Chicken Karaage Bento Box $9
Being the glutton I am, I go for the chicken karaage bento box, which comes with a generous serving of of chicken karrage, fluffy rice and sesame, picked vegetables and a small piece of agedashi tofu. The chicken was succulently juicy with a crunchy exterior, the karaage I've had at some other places is often soft or coated with egg, which is nice in its self but I much prefer the no-nonsense deep-fried crispy chicken. Which sort of gives indication to the regard I hold for healthy eating. However I did wish there was some Japanese mayo or other sauce to come with the chicken. The pickled vegetables were piquant and helps counteract the heavy oiliness of the other bento components. The agedashi tofu was silken soft in the centre and wore a coat of deep-fried gelatinous skin, topped with green onion and resting in sweet dashi dressing.
Mini Tempura Udon $2 (with any bento box)
For an additional $2, you can opt for a bowl of mini tempura udon. Which of course I did. The bowl was a good size, not so mini that you feel ripped off, and not so big that you are unable to finish your meal. The piece of tempura prawn was perfect and crispy, the batter had just the right amount of crunch, though the underside was slightly marred by sogginess as a result of resting in the soup. Not a fan of seafood, I was pleased to find the meat to be tender, sweet and not fishy at all. The noodles were chewy and soft, topped with a slice of fish cake, seaweed and green onion in a flavoursome soy broth.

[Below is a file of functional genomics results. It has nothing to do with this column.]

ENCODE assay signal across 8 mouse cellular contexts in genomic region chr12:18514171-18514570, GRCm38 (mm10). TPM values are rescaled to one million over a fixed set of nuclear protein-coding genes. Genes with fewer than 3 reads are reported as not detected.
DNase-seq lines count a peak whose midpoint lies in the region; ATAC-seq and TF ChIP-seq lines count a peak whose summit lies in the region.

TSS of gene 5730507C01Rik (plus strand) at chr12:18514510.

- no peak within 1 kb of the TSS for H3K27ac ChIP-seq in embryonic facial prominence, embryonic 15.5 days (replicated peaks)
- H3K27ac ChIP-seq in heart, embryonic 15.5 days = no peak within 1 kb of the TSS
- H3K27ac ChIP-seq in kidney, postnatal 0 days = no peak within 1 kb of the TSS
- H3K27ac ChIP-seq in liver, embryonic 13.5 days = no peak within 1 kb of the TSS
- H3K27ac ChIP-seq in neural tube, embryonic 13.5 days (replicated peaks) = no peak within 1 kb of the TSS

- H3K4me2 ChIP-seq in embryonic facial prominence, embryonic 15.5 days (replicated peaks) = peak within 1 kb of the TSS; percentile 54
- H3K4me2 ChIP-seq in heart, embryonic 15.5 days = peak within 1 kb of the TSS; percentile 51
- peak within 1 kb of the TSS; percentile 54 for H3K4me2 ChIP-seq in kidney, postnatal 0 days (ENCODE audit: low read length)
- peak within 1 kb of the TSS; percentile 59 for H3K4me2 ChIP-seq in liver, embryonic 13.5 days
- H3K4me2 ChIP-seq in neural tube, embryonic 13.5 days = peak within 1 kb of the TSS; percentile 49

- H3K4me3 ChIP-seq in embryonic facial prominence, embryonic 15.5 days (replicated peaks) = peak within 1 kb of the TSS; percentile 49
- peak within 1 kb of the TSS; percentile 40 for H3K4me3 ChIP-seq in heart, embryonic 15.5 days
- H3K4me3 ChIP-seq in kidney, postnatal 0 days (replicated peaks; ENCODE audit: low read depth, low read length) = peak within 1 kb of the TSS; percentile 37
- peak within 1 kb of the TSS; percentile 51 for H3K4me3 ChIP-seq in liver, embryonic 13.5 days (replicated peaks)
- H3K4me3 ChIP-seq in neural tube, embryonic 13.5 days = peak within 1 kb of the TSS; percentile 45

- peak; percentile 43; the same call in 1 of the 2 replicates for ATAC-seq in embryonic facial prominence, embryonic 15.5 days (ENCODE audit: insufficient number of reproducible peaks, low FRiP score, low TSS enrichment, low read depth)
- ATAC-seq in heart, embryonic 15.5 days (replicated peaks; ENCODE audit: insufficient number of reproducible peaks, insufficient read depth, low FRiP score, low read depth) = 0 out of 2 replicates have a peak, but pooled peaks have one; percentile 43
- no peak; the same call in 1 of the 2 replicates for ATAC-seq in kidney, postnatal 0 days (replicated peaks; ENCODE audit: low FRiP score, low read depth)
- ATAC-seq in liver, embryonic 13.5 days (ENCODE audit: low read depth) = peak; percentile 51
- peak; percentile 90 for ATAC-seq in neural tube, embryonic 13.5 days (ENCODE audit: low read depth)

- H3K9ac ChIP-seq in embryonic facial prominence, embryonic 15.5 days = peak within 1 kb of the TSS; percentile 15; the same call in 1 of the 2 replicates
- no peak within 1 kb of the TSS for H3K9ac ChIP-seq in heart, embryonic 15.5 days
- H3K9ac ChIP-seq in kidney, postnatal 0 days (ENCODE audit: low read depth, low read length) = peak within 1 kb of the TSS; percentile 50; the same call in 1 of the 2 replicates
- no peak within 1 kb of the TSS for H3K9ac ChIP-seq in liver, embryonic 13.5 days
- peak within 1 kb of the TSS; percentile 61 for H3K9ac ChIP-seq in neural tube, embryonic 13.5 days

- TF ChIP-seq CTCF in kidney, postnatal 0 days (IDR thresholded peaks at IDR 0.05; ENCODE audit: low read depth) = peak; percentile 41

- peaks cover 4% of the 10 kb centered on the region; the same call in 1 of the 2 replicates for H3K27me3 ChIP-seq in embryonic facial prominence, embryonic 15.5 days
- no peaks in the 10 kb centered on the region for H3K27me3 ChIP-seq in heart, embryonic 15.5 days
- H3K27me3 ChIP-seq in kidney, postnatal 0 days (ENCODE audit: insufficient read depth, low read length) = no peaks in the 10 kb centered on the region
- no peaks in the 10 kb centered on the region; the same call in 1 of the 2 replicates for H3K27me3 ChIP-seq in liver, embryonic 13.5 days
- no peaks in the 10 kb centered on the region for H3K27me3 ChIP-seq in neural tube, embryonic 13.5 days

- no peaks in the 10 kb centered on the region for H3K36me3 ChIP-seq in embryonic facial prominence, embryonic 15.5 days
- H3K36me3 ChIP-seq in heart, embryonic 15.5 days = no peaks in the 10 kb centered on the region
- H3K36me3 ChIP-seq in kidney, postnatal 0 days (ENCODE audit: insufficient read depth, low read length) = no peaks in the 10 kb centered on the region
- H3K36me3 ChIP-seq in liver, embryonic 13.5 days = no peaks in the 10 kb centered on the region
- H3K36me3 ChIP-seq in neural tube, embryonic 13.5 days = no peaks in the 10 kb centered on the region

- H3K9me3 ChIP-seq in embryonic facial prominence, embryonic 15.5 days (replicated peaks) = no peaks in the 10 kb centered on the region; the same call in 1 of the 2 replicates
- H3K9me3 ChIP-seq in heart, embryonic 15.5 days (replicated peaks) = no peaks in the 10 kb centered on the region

Chicken Karaage Curry $8.80
Fiona ordered the chicken karaage curry, the same lovely chicken atop Japanese curry and a side of rice. I had never had Japanese curry before and I was surprised to find it rather different to the Indian and Thai curries I've previously tasted. In comparison, Japanese curry is mild and not as spicy, whilst being smooth and thick, which I later discovered was a result of being made from roux. The curry also included pieces of carrot, potato and onion which made for pleasing accompaniments.
Chicken Teriyaki Udon $9
Sharon's chicken teriyaki udon completed out trio of chicken-based dishes. Her bowl of huge udon arrives steaming and topped with fish cake, seaweed and green onion as well as five slices of teriyaki chicken. The swollen noodles were chewy and soft, in that same more-ish broth (I have a feeling it might be laden with MSG, but who cares it's delicious). The chicken was tender and flavoured with the familiar taste of sweet soy, the skin especially good, as all the unhealthier parts tend to be.
Daruma Japanese Restaurant
Level 1, Prince Centre, 8 Quay Street, Haymarket 2000
Telephone: (02) 9281 2889